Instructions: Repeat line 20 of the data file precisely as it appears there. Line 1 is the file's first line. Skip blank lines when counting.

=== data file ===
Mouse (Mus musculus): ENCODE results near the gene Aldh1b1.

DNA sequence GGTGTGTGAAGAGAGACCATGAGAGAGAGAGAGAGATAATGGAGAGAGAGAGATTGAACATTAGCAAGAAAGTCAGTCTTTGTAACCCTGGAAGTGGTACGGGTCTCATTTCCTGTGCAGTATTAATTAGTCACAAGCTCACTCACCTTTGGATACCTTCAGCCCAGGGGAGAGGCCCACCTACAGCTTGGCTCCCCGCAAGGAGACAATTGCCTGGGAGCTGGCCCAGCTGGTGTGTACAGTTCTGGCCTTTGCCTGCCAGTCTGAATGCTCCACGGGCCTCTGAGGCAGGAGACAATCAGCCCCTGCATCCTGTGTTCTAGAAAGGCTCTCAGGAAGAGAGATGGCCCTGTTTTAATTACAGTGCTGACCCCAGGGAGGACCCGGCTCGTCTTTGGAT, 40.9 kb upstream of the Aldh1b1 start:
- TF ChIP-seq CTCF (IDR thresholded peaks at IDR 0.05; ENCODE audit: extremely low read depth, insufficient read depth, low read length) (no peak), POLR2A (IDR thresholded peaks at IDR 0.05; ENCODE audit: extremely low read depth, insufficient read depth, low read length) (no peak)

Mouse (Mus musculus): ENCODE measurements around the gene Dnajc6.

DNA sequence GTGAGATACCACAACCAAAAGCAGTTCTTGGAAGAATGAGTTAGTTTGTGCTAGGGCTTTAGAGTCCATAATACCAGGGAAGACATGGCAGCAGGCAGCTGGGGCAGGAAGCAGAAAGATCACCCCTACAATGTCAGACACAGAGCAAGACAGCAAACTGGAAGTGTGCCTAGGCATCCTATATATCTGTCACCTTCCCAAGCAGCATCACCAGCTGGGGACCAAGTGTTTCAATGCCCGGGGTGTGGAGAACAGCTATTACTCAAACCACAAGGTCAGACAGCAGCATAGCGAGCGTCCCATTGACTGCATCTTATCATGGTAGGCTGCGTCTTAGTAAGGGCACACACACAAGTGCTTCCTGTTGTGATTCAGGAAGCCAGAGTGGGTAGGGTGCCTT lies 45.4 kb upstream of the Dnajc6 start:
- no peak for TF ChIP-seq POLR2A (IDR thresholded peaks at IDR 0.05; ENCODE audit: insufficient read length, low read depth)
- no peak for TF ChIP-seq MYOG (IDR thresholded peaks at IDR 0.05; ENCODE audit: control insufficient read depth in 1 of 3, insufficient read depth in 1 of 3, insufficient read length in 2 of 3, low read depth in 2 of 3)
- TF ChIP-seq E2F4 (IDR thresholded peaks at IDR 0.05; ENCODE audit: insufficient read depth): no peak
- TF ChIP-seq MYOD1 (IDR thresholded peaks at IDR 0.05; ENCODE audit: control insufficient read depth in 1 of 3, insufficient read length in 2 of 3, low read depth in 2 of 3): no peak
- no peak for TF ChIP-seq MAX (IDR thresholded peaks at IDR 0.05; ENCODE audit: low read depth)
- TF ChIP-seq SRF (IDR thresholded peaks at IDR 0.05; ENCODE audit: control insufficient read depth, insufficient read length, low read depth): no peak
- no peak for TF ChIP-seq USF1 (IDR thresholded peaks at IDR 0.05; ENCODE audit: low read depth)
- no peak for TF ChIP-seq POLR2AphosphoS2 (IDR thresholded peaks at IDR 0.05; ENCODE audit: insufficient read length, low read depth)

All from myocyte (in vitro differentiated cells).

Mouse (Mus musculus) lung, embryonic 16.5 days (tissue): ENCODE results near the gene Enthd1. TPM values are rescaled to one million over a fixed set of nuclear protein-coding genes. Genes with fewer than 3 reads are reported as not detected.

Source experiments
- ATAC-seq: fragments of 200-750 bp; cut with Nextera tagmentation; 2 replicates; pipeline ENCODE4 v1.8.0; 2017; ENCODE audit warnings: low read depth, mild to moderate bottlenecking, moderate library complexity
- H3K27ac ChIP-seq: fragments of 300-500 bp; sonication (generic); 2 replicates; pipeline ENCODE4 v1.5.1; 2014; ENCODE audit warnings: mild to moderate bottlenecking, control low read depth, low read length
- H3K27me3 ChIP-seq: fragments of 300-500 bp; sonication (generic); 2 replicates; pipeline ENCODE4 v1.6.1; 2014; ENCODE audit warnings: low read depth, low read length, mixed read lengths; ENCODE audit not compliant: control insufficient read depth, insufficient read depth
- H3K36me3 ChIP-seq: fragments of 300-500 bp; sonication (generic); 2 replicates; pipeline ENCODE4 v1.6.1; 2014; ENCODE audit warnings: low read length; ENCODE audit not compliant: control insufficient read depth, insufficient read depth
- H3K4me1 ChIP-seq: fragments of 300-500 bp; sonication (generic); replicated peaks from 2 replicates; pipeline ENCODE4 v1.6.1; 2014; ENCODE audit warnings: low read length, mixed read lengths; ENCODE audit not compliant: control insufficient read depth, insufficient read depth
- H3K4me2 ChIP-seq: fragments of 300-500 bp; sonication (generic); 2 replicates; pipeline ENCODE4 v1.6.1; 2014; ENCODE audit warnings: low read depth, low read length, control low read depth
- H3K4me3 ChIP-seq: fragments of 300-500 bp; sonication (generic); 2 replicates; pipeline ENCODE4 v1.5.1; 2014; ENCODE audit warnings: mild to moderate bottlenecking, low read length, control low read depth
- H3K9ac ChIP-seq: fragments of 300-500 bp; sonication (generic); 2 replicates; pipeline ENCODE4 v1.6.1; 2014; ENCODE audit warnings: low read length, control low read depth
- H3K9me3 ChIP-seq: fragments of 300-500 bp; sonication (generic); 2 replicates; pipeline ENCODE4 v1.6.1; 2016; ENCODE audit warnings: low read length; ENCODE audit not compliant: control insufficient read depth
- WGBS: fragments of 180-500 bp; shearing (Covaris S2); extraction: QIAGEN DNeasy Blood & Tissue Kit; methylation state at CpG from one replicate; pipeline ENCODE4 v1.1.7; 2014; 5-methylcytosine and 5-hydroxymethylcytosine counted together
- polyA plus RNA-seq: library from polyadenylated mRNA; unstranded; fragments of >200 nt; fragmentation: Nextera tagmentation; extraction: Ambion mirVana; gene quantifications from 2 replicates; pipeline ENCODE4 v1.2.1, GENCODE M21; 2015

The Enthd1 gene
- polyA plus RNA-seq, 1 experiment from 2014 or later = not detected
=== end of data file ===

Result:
- H3K36me3 ChIP-seq: fragments of 300-500 bp; sonication (generic); 2 replicates; pipeline ENCODE4 v1.6.1; 2014; ENCODE audit warnings: low read length; ENCODE audit not compliant: control insufficient read depth, insufficient read depth